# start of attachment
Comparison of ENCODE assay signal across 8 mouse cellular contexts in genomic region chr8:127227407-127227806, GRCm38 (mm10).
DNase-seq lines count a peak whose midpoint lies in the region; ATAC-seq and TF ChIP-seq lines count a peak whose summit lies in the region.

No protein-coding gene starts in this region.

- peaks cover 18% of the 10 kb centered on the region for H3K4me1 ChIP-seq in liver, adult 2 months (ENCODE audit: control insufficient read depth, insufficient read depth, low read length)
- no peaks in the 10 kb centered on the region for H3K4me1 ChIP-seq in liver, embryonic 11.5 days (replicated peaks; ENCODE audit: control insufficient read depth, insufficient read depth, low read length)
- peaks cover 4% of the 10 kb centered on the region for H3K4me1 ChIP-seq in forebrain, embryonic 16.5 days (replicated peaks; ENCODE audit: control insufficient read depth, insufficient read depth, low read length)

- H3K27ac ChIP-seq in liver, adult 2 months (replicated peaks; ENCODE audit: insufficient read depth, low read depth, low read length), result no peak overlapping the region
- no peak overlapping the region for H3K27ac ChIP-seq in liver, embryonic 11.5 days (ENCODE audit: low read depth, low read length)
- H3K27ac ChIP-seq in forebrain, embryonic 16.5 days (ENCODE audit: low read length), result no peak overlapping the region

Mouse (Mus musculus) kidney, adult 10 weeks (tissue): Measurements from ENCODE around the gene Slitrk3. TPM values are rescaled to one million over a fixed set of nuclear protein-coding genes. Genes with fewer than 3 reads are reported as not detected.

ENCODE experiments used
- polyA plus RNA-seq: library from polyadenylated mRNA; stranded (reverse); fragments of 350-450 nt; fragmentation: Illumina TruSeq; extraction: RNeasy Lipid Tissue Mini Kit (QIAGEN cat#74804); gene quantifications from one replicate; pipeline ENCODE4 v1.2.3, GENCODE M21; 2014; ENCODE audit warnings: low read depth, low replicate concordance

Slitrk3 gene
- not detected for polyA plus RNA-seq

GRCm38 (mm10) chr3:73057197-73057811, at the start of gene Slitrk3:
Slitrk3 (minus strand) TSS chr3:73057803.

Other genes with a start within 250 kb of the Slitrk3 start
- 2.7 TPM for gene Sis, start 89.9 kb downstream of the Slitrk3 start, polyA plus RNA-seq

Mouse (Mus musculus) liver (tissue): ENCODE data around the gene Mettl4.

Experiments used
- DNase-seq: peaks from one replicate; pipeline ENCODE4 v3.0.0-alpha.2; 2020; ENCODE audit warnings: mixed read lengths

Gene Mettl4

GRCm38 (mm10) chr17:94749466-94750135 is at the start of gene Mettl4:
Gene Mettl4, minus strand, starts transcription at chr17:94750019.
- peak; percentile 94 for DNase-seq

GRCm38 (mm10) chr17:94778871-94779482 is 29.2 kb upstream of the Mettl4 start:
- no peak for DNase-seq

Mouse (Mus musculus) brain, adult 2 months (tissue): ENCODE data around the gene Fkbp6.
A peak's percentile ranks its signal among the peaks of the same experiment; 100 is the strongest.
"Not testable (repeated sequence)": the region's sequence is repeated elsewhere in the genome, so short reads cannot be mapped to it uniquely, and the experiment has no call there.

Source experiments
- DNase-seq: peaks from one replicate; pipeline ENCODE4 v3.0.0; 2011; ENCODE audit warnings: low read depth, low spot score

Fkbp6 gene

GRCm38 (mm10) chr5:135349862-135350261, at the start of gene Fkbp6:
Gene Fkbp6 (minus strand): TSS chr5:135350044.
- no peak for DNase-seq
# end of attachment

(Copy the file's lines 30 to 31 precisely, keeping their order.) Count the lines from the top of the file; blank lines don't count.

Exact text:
"Not testable (repeated sequence)": the region's sequence is repeated elsewhere in the genome, so short reads cannot be mapped to it uniquely, and the experiment has no call there.

Source experiments